Background: The inclusion of a new mental disorder in the nomenclature is not a trivial matter. Many have highlighted the risks of an ever-increasing number of mental disorders and of overpathologizing human behaviour. Given the proposed inclusion of a new hoarding disorder (HD) in DSM-5 (Diagnostic and Statistical Manual of Mental Disorders, ﬁfth edition), it is pertinent to discuss the potential beneﬁts and pitfalls of such a development. Method: In this article, we examine whether HD ﬁts with the current DSM-IV (Diagnostic and Statistical Manual of Mental Disorders, fourth edition) and proposed DSM-5 deﬁnitions of ‘mental disorder’. We next discuss the potential beneﬁts and risks of the creation ofthis diagnosis. Finally, we address some additional considerations that may arise when proposing a new disorder for the nomenclature and identify some of the gaps in the knowledge base. Conclusion: HD ﬁts the current DSM-IV and proposed DSM-5 deﬁnitions for a mental disorder. On balance, the potential beneﬁts of creating the new diagnosis (e.g. identiﬁcation of the majority of cases who clearly suffer and need help but are currently missed out by the existing diagnostic categories) outweigh the potential harms (e.g. pathologizing normal behaviour). Whether the criteria will need modiﬁcation for their use in children/adolescents is unclear and more research is needed to address this ques- tion.
Keywords: Hoarding disorder, DSM-IV-TR (Diagnostic and Statistical Manual of Mental Dis- orders, fourth edition, text revision (DSM-IV-TR)), DSM-5, obsessive-compulsive disorder.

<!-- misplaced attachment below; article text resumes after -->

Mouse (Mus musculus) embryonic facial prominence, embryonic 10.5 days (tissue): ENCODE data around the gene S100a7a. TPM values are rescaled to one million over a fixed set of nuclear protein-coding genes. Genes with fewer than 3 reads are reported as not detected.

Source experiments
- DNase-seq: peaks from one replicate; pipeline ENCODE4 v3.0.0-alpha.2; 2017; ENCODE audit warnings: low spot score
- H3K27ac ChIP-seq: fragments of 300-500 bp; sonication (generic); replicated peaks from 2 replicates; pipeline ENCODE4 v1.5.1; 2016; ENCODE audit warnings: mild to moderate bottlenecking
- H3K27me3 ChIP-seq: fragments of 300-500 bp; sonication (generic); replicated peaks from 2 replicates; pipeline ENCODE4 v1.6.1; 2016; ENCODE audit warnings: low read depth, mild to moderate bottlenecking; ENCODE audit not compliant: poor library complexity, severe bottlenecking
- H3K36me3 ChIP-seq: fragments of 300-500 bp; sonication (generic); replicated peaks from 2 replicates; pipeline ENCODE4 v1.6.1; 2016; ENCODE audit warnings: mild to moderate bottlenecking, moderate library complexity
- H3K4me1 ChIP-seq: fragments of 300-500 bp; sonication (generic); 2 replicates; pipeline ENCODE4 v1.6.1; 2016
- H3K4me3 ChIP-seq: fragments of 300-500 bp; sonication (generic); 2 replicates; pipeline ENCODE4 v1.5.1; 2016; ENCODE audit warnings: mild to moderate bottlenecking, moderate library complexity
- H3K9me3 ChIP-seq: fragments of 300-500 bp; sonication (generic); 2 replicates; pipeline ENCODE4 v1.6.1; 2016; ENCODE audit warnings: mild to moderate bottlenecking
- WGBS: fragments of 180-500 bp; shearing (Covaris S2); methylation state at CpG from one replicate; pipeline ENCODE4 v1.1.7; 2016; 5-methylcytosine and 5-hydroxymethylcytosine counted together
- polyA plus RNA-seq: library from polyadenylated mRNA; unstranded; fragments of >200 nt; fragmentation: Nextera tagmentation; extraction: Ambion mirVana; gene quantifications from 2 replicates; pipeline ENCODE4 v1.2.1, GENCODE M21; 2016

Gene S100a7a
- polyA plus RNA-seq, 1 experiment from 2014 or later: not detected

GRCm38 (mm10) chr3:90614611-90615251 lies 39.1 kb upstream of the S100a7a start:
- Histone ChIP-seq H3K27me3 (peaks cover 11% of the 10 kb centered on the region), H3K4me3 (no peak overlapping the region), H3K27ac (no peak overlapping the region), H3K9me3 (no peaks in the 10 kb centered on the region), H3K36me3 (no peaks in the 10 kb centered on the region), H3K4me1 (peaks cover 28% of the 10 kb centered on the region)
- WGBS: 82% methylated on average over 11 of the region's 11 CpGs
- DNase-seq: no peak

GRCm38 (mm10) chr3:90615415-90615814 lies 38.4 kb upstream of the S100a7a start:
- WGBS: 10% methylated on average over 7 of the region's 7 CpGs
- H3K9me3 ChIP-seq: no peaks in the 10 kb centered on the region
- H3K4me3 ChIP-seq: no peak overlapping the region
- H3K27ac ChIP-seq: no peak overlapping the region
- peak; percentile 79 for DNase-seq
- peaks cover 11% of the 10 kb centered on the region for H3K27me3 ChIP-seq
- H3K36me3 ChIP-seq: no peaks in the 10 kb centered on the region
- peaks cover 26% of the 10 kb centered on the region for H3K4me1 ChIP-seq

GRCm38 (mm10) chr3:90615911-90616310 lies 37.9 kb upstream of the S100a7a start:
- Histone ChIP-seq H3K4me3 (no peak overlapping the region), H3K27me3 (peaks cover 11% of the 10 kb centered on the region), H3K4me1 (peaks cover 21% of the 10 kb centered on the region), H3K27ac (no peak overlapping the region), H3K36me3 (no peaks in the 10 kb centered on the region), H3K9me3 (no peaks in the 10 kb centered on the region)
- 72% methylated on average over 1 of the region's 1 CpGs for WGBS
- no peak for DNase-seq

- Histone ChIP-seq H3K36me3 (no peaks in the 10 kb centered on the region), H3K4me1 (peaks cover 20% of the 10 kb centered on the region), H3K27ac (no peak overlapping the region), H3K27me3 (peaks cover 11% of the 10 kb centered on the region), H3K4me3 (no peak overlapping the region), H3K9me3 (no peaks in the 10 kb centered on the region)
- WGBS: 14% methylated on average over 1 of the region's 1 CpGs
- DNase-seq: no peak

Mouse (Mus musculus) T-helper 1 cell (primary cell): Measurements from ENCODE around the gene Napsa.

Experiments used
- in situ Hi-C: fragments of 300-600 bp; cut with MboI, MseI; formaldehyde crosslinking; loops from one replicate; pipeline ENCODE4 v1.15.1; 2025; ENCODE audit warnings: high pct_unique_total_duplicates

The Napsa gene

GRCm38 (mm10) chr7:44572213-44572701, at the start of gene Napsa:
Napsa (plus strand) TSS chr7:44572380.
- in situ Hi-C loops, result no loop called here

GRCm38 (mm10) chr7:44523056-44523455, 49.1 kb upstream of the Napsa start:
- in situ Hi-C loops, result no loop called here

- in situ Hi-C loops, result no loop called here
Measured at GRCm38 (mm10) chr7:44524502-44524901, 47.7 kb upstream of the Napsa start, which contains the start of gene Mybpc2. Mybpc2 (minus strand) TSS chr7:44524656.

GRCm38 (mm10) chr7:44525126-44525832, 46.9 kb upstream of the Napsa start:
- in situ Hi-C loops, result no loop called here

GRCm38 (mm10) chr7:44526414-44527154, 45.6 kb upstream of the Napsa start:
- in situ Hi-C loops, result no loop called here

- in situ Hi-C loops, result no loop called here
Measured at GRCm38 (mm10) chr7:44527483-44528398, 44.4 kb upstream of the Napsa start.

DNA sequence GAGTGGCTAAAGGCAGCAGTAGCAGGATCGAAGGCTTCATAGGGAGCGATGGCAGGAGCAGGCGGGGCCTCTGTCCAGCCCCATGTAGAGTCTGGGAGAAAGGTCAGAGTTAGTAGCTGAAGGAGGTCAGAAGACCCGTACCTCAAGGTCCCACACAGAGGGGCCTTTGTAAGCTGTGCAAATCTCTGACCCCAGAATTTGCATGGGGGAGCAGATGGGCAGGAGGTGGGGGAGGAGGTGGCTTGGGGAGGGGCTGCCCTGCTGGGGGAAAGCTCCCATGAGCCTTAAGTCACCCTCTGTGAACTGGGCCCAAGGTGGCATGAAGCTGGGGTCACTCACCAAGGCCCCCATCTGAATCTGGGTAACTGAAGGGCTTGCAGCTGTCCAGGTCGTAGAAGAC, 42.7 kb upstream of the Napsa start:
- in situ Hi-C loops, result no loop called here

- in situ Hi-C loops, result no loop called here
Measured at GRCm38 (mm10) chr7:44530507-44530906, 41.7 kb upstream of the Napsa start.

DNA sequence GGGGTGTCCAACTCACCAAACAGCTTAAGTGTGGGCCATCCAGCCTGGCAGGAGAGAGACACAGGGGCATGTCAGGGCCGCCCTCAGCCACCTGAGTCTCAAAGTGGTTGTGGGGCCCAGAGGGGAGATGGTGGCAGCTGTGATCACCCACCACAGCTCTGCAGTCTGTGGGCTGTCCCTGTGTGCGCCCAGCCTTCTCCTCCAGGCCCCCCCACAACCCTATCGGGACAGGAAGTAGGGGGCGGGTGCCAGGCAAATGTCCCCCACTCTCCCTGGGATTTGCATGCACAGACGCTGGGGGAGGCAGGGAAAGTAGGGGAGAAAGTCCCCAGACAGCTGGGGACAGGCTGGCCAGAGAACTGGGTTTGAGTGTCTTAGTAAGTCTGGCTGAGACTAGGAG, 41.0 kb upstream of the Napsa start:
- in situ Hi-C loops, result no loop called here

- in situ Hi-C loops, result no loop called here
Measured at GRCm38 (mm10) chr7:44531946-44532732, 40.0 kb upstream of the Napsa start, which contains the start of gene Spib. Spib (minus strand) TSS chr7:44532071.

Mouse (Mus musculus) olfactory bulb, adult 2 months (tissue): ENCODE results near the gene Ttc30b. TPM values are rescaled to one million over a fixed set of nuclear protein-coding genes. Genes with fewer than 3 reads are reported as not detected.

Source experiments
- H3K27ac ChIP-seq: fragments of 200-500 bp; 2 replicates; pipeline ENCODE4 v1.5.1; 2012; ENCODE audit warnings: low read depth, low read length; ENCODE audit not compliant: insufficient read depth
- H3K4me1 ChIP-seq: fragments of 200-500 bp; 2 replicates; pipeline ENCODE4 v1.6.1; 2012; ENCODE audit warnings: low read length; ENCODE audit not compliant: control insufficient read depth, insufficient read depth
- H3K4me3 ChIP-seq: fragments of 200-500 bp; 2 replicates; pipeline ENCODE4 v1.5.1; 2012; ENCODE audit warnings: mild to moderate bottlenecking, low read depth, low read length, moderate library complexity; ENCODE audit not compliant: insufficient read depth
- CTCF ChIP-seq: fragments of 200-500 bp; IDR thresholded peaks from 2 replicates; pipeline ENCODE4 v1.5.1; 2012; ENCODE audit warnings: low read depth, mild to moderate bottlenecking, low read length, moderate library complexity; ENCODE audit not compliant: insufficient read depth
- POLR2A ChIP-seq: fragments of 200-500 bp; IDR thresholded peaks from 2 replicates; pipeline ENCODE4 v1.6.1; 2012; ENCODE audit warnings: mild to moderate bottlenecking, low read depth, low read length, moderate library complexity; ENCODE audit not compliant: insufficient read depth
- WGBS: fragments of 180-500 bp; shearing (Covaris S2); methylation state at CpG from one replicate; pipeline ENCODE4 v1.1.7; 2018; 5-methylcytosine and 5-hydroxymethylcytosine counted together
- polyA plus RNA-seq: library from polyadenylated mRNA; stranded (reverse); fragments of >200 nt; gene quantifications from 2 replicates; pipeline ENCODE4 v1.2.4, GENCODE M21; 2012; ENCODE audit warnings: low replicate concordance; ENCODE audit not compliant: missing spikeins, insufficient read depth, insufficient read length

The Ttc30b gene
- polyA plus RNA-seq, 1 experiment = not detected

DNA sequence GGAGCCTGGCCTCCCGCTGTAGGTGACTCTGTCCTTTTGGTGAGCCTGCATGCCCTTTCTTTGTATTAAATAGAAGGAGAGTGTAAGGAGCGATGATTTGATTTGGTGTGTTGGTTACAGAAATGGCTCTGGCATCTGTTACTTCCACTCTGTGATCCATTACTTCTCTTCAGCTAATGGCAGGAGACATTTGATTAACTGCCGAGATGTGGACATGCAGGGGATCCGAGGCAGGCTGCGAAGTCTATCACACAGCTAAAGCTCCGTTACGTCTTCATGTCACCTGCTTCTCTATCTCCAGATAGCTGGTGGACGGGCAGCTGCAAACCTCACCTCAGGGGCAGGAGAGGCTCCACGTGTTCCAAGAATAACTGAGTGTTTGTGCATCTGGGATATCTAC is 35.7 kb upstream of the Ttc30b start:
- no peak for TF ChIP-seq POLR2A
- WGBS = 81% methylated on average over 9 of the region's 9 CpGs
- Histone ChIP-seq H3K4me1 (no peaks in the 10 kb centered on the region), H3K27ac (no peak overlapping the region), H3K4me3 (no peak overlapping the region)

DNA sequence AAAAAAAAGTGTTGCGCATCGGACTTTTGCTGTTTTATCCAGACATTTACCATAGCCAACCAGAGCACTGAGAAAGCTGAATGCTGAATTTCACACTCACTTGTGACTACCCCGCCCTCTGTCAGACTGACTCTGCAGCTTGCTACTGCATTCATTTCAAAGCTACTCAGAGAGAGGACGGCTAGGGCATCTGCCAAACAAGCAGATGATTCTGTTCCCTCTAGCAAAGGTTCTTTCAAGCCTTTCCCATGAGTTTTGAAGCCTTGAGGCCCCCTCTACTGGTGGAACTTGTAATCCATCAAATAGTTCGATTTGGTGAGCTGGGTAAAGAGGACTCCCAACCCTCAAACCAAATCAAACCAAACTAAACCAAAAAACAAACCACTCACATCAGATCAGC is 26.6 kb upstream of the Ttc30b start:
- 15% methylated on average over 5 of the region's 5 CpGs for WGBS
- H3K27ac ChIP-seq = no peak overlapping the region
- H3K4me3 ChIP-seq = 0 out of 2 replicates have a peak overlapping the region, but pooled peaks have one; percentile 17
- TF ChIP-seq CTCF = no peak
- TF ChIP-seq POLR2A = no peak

- DSM-5 Somatic Symptoms Work Group submissions 2012: Last chance to tell SSD Work Group why it needs to ditch flawed, unsafe and unscientific proposals (dxrevisionwatch.wordpress.com)
- Mental Health Disorders (socialsecurityhome.com)
Annual Research Review: Impact of advances in genetics in understanding developmental psychopathology
Anjene M. Addington and Judith L. Rapoport
Child Psychiatry Branch, National Institute of Mental Health, National Institutes of Health, Bethesda, MD 20892, USA
It was hoped that diagnostic guidelines for, and treatment of, child psychiatric disorders in DSM-5 would be informed by the wealth of clinical genetic research related to neurodevelopmental disorders. In spite of remarkable advances in genetic technology, this has not been the case. Candidate gene, gen- ome-wide association, and rare copy number variant (CNV) studies have been carried out for attention- deﬁcit/hyperactivity disorder (ADHD), Autism, Tourette’s Syndrome, and schizophrenia, with intriguing results, but environmental factors, incomplete penetrance, pleiotropy, and genetic heterogeneity, underlying any given phenotype have limited clinical translation. One promising approach may be the use of developmental brain imaging measures as more relevant phenotypes. This is particularly impor- tant, as subtle abnormalities in timing and expression of gene pathways underlying brain development may well link these disorders and be the ultimate target of treatments.
Keywords: Developmental psychopathology, genetics, copy number variants, pre-natal diagnosis, nosology, prevention.